So I think it is fine what Asian and other families value and do but for my family, it's complicated. Is it always the right thing in Asian families to subsidized parents financially, regardless of their own choices?
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Old 04-24-2016, 12:46 PM   #88
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I disagree that only if you go to Harvard Medical school then you are contributing to society. My own nephew and nieces, all took the scholarship route at a low end UC vs more prestigious college. They all graduating from medical school and finishing medical residencies. I'm sure they will be contributing members to society.


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Old 04-24-2016, 01:06 PM   #89
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I have no problem saying that the author's condition is the result of his own bad decisions. He sometimes says the same thing.

But, he also says that this isn't just about him.
He claims it's becoming more common in the US, and that should worry everyone.

He says "something has changed" in the US that makes it harder to make good decisions today.

He points to three things:
1. It's easier to get credit today.
2. The financial world is more complicated.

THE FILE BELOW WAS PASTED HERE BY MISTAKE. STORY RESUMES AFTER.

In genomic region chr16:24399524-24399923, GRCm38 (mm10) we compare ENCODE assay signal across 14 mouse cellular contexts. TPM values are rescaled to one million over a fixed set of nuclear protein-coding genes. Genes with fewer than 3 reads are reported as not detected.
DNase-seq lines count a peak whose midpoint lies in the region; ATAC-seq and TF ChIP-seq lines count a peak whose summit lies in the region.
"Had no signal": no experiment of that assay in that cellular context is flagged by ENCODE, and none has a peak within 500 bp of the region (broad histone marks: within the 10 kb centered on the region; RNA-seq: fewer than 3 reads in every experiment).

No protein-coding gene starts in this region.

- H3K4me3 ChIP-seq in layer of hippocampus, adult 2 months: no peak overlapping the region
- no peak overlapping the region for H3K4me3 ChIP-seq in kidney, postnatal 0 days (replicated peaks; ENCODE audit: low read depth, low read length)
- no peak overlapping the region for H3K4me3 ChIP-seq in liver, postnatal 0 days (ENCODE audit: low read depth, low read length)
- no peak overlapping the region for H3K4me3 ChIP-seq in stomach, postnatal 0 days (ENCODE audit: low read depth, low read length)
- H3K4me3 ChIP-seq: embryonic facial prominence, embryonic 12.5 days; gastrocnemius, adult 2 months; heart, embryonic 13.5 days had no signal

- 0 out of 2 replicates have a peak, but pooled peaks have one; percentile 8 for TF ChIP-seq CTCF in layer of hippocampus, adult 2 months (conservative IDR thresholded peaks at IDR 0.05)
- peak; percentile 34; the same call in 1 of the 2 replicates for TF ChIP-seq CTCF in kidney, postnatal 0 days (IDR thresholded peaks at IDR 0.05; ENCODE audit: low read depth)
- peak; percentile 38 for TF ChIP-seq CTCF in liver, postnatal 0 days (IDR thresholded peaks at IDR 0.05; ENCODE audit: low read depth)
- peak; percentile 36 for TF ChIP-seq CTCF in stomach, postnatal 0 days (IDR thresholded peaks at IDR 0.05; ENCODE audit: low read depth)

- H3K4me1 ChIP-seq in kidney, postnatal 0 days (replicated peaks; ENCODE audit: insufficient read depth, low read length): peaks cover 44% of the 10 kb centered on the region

3. The Up Elevator stopped running.

For (2), think of adjustable rate mortgages, and 401k's replacing DB pensions.

For (3): Wages in the US used to grow just because everyone shared in greater productivity. People lived better than their folks without working any harder. You could stretch to buy a house with a 30 year fixed mortgage, then discover it wasn't that hard to pay it off because your income went up.

Some people spent with the expectation that their incomes would increase enough to pay for it, then saw flat or decreasing incomes.

So the percent of people in financial trouble has increased.

The rest of us should worry because those people in trouble are going to look to politicians to bail them out. Maybe they will want to forgive all that student debt, or have a $15/hr min wage, or have tariffs on imports from China, or print money with abandon, or have big taxes on businesses, or big tax cuts because Laffer, or whatever.

In short, people who think they've got it rough and nobody is listening are more likely to elect demagogues with simplistic and damaging "solutions".